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Aviva on pension reform: "The clock is ticking"

Aviva on pension reform: "The clock is ticking" | Insurance Business UK

Aviva on pension reform: "The clock is ticking"

If insurance giant Aviva has its way, it will get the UK government to immediately put in place a plan for how and when changes to automatic pension enrolment thresholds will be implemented.

“The current auto-enrolment system disproportionately disadvantages younger workers, part-time workers, and those with multiple lower-paid or part-time jobs,” said Aviva workplace savings director Emma Douglas, whose camp supports recommendations not only to lower the age threshold to 18 years old but also abolish the lower qualifying earnings threshold.

“These proposed changes to auto-enrolment could make a real difference to the future retirement plans of today’s lower-paid and part-time workers as everyone who is in a pension scheme will get a contribution from the first pound they earn.”

The insurer pointed to the issue as a matter of urgency.

Douglas stated: “The target date of ‘mid-2020’s’ can only be achieved if a roadmap is agreed now. Employers and employees need time to plan. The clock is ticking and the longer it does, the less there will be in the pension pots for those who might need it most.”

The Aviva executive was referring to the timeframe previously cited by the Department for Work & Pensions (DWP). “The government’s ambition is to implement these changes to the automatic enrolment framework in the mid-2020s,” wrote DWP in its “Automatic Enrolment Review 2017: Maintaining the Momentum” report.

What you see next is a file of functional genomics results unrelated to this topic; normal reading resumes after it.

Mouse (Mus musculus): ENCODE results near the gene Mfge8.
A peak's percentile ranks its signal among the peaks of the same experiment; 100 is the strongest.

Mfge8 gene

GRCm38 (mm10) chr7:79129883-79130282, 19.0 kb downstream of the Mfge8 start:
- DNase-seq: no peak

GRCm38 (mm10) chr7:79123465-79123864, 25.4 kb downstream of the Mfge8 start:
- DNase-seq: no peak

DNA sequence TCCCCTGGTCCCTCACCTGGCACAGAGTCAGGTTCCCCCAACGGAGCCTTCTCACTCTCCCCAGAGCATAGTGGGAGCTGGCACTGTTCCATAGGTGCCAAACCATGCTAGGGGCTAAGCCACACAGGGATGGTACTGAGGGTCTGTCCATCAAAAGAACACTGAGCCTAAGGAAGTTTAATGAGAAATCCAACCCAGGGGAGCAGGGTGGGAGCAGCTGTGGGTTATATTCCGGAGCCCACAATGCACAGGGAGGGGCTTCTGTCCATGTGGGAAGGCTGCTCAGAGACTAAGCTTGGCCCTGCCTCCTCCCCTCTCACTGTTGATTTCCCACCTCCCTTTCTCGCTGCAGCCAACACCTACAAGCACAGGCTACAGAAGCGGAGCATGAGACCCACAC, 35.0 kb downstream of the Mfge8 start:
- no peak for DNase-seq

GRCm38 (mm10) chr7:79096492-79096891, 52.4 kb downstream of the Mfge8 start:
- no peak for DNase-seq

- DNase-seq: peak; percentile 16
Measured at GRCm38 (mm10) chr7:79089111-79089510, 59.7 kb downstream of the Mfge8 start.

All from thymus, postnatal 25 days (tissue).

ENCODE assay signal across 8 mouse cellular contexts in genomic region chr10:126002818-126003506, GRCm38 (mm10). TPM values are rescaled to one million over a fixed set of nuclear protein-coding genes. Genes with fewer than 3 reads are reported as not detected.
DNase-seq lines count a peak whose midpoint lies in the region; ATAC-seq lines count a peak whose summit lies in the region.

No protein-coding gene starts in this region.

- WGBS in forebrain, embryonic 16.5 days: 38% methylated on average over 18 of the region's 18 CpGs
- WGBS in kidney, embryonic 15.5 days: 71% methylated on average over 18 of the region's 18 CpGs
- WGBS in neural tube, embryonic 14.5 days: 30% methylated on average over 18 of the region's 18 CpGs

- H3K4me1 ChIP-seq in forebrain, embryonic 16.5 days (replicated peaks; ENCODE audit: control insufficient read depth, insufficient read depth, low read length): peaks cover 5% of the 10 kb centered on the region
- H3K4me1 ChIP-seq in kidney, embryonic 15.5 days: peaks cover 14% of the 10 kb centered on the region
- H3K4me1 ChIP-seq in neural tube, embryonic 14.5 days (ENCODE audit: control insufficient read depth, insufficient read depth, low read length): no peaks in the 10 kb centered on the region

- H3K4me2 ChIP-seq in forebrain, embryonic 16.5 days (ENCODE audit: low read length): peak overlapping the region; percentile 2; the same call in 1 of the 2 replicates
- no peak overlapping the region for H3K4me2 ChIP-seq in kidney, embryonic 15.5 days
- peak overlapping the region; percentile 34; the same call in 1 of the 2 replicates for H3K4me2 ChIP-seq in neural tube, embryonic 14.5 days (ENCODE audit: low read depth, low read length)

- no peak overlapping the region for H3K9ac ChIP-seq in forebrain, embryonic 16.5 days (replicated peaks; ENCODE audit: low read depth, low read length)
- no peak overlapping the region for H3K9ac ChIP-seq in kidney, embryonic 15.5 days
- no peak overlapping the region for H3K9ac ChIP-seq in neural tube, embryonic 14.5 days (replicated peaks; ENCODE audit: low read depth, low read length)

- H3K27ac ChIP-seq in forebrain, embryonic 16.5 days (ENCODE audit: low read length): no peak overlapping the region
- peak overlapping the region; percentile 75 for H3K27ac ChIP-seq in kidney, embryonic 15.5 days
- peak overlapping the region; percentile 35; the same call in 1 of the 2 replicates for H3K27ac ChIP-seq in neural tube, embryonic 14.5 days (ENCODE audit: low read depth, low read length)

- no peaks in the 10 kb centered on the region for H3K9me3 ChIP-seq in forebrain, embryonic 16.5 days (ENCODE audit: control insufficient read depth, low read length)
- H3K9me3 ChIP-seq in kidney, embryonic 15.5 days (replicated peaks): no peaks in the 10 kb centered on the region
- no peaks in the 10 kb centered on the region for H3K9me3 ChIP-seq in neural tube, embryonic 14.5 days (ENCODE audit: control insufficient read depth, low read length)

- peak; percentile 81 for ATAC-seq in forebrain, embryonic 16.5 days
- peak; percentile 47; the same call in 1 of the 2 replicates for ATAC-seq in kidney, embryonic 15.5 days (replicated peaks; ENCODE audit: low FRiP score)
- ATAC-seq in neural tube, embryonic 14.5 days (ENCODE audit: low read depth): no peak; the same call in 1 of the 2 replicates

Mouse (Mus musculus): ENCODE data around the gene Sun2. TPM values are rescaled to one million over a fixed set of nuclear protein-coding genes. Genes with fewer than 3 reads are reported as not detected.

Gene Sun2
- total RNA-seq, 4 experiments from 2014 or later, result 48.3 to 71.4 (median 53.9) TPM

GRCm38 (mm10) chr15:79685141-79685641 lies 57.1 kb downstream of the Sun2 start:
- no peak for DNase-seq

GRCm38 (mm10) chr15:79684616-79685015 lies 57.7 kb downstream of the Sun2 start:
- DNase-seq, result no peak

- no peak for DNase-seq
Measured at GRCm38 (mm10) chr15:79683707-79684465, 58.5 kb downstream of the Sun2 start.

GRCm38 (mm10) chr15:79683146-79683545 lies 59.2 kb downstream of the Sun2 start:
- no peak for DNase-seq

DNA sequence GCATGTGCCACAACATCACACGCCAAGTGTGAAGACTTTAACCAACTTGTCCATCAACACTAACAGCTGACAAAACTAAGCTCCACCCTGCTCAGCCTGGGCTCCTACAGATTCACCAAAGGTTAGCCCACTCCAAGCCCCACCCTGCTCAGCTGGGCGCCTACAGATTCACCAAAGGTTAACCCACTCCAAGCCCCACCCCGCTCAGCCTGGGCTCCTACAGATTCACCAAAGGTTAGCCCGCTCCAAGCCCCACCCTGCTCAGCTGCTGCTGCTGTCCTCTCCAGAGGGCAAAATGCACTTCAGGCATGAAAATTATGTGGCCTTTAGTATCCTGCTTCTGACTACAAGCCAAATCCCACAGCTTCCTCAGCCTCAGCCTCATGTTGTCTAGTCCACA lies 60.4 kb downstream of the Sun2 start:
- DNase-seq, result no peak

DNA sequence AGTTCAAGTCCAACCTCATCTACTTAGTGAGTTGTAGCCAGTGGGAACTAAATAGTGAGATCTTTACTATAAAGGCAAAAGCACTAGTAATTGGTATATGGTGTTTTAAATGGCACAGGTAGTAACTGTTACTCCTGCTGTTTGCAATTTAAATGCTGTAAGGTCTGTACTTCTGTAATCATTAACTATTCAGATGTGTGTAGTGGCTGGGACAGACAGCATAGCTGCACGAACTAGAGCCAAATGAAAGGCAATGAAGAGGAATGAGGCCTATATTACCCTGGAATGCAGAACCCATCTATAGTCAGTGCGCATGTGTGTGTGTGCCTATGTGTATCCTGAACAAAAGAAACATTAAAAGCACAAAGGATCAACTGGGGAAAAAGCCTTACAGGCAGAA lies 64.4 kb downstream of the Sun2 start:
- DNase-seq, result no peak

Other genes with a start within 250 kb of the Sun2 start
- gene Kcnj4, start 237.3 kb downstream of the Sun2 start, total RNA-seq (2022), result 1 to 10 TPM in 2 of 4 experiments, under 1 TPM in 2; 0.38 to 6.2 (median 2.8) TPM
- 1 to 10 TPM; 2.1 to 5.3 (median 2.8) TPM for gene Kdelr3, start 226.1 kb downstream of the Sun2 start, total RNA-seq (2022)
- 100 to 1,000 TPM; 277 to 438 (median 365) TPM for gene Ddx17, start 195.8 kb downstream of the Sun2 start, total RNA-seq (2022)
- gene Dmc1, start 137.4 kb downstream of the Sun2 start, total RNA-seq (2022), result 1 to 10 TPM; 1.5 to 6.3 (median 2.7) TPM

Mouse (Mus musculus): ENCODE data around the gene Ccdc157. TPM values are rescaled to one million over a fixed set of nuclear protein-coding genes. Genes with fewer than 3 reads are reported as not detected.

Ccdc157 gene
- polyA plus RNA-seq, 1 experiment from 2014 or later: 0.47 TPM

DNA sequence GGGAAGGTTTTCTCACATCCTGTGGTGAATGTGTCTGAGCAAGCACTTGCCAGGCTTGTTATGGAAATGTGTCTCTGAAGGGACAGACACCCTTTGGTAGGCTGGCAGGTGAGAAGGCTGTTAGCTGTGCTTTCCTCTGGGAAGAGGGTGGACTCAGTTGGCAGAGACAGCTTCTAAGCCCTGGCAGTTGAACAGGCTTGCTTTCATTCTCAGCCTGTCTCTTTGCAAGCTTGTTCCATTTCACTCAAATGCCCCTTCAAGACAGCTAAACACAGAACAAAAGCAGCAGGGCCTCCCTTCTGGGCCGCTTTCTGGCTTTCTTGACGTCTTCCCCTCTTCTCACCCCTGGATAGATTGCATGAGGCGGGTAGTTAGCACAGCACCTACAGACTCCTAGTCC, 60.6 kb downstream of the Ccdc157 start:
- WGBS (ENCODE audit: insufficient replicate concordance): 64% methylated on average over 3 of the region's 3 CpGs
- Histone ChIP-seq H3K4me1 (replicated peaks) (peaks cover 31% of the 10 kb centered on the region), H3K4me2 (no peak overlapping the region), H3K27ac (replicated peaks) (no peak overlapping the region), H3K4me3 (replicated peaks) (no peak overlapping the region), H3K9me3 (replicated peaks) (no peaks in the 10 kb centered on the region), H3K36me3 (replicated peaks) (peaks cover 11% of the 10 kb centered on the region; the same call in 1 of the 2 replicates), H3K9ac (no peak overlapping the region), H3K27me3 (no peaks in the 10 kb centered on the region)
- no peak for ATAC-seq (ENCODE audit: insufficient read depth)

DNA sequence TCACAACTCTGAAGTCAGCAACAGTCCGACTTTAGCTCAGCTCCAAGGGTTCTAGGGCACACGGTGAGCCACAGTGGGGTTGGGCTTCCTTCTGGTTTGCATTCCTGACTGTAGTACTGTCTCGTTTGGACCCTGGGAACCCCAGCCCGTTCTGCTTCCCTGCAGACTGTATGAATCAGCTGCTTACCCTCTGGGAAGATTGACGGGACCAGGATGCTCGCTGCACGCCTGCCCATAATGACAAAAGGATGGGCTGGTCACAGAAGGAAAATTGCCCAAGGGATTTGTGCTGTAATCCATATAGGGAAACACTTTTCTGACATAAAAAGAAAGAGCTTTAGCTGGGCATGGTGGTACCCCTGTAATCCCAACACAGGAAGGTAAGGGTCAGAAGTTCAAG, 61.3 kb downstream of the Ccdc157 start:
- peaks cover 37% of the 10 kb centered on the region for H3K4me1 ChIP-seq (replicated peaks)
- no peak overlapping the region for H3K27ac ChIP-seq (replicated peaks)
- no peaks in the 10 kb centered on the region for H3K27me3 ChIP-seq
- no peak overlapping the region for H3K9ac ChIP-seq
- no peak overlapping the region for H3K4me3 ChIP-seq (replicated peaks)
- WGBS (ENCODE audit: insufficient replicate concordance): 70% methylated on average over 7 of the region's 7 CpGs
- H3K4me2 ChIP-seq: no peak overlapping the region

According to Aviva’s calculations, which formed the basis of the “Levelling Up Pensions” report published yesterday (January 05) by think tank Onward, removing the lower qualifying earnings threshold could mean up to an extra £115,700 in pension pots at retirement for those earning more than £6,240 a year.

Meanwhile, automatic enrolment into a workplace pension from 18 years old, instead of the current age threshold of 22, could result in an increase of 11.5% in total pension savings at retirement.

“If we are to truly ‘level up’ the country and ensure that the young, the low-paid and part-time workers – who are often women – can enjoy a decent retirement, then reforming auto-enrolment thresholds should be central to the government’s policy programme,” said Douglas.